Glaister Silverback Ormsby autographs his work for a fan.



Special to South Florida Times

Opa-locka, FL – As a geeky kid growing up in Miami Gardens during the 80s, comic books were the equivalent of nirvana on the page. Few things produced the level of euphoric elation in me like bursting into the comic book store on a late Wednesday afternoon when all the new issues would hit the shelves.

I have personally begged, borrowed and risked bodily harm to get to North Miami Beach to hit the now long gone Tropic Comics, or the still hanging in there Villains comic book store. Till this day, I find a sense of peace and tranquility walking through the aisles of Tate’s Comics or Past, Present, Future in Broward county. I’ve even taken a few dates there. (Which probably explains why I’m single. Don’t judge me God knows my heart).

Anyway, that trek is a bit much, especially for kids south of county line road. For one day, however, thanks To Jeff Carroll and Troy Bernier, that galaxy far, far away, got a lot closer.

Enter the first annual South Florida Comic and Sci-Fi Expo on Dec. 29. An event held right in the heart of Opa-locka, and sponsored by the Opa-locka Community Development corporation and the City of Opa-locka. Founders Jeff Carroll and Troy Bernier searched all over South Florida for fertile ground to sow the seed of comic book festivity, until Opa-locka came calling.

“We’d been working on the idea for a while and never really could find the right fit, until the city of Opa-locka kind of found us. They opened their doors and made the whole process a joy,” according to Carroll, an educator in Broward County Public Schools. Carroll is one of the leading and most active personalities in the South Florida science fiction community. A seven-time author and film maker, Carroll’s passionate belief in the power of science fiction fuels his “community activist” type stance on the need for an expo like this, particularly the city of Opa-locka.

“I can’t stress enough the importance of sci-fi for our youth, particularly youth of color. We need a vision of ourselves in the future, and artistically science fiction provides that,” Carroll explained.

Troy Bernier, a huge name in the science fiction community as founder of the Miami International Sci Fi Film Festival, shares Carroll’s ambition and passion for the genre and its vital importance to the community.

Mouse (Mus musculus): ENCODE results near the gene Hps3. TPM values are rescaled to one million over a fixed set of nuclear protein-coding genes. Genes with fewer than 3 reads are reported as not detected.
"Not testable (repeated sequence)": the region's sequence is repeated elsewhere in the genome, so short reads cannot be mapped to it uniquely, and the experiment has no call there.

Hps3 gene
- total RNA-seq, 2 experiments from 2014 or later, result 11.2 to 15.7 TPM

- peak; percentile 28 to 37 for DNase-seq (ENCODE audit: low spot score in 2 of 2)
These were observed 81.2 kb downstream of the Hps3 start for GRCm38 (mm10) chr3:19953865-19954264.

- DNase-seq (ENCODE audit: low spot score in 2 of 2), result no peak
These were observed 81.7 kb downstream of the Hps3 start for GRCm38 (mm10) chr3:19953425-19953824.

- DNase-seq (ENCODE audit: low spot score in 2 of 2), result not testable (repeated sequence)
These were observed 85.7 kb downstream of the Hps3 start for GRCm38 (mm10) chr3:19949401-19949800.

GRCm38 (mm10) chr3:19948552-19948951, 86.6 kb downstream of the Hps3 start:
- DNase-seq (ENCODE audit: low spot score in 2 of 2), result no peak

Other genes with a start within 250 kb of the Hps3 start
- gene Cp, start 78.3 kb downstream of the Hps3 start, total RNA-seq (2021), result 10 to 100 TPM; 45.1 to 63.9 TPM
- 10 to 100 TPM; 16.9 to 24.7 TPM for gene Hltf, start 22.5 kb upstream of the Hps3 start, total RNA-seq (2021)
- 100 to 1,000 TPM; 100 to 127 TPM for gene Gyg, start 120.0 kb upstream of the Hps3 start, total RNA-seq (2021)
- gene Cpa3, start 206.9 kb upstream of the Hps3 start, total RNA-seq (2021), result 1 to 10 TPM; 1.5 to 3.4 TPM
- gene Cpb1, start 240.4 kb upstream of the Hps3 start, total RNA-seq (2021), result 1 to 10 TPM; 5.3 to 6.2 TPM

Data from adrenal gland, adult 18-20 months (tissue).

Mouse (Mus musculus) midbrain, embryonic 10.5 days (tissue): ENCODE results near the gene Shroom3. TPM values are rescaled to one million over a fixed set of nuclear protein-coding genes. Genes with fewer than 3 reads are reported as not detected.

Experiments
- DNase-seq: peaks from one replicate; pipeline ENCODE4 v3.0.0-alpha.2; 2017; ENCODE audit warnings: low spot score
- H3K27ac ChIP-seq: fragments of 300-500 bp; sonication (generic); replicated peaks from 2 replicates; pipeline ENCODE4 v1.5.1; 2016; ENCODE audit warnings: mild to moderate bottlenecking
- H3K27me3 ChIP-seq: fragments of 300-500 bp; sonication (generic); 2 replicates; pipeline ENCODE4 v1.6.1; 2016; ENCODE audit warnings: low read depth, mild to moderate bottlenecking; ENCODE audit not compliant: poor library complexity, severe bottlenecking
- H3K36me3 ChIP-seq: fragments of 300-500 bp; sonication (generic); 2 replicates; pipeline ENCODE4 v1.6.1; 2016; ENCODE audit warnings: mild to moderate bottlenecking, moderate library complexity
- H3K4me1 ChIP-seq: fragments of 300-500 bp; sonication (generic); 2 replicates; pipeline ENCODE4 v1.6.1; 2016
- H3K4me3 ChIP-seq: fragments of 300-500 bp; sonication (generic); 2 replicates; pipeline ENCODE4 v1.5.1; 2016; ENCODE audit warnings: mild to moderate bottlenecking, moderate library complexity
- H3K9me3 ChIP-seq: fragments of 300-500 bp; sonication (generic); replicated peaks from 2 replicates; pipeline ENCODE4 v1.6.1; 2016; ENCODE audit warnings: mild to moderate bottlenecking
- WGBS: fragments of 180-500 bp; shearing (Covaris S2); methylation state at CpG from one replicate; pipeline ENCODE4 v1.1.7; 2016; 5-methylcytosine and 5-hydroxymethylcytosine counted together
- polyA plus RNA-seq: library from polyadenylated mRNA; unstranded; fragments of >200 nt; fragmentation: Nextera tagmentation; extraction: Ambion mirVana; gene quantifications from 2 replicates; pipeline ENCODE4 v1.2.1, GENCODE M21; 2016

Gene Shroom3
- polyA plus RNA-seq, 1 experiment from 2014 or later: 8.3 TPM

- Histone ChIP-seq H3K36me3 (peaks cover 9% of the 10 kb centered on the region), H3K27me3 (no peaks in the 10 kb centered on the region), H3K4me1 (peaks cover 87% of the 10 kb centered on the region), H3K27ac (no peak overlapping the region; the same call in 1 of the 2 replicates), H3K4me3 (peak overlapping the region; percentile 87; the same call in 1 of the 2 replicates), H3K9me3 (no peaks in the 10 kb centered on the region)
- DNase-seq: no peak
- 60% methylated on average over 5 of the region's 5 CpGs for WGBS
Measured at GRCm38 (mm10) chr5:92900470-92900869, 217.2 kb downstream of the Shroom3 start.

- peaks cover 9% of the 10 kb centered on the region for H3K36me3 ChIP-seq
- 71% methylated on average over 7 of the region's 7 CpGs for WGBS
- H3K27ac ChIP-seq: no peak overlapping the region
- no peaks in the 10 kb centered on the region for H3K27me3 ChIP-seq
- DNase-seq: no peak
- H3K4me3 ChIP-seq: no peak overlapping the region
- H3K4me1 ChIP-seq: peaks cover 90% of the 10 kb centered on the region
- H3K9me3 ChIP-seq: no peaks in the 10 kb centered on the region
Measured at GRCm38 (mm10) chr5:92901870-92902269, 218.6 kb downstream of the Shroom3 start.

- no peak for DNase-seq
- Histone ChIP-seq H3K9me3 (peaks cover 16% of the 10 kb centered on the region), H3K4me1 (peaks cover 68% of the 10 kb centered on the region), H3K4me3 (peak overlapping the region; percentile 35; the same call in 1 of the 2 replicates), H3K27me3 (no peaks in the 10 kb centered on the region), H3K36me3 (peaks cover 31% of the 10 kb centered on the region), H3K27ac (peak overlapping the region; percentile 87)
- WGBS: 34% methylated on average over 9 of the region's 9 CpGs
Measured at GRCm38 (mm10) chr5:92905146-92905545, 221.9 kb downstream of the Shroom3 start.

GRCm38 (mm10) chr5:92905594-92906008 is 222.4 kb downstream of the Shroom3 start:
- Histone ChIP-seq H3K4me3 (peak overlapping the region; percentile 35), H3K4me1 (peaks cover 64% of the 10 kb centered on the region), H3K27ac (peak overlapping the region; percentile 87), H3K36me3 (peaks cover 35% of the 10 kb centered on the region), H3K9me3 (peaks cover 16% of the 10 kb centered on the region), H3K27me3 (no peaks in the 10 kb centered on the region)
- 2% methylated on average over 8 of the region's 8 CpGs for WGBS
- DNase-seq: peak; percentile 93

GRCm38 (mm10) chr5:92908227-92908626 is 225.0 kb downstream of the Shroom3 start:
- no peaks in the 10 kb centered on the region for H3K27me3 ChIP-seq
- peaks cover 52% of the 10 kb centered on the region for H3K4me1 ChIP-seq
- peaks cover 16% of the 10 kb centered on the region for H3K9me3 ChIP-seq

“We want the whole picture. We want the whole perspective in terms of the diversity of science fiction and science fiction stories that come from diverse communities like this one,” said Bernier, a real-life Mr. Fantastic/Dr. Strange and actual scientist working on his doctorate in Geology. His groundbreaking film ‘Planet X: Frozen Moon,’ was the first science fiction film produced in the South Florida area.

Carroll and Bernier welcomed a modest but eager crowd of comic book sci-fi lovers to the Opa-locka Arts and Recreation Center, appropriately called the ARC. The event, complete with several local comic book artists and science fiction fantasy creators delighted the crowd with the hidden gems they didn’t even know existed right in their own back yard.

Author A. Stanford and her book ‘Princess So’la, In my World,’ was a favorite with several young ladies who don’t often find characters that reflect or represent them. Artist/author George Moss brought his mother and father to experience and submerge in the world of all things geek.

“I’m so blessed that they not only support me, but love the path I’m on and the work I do,” Moss shared.

It was an afternoon patterned after my own dreams. As a science fiction novelist, (‘A Warrior’s Path: Alpha,’) the marrow of my bones is made of this stuff. It was a delight to see kids from the neighborhood wander in and get immediately assimilated into a world so different but welcoming. It was a type of escapism we all desperately need. For the day, Carroll, Bernier and all the other artists became our heroes, and for me, a recall of that Wednesday afternoon, Saturday morning magic I thought was lost forever.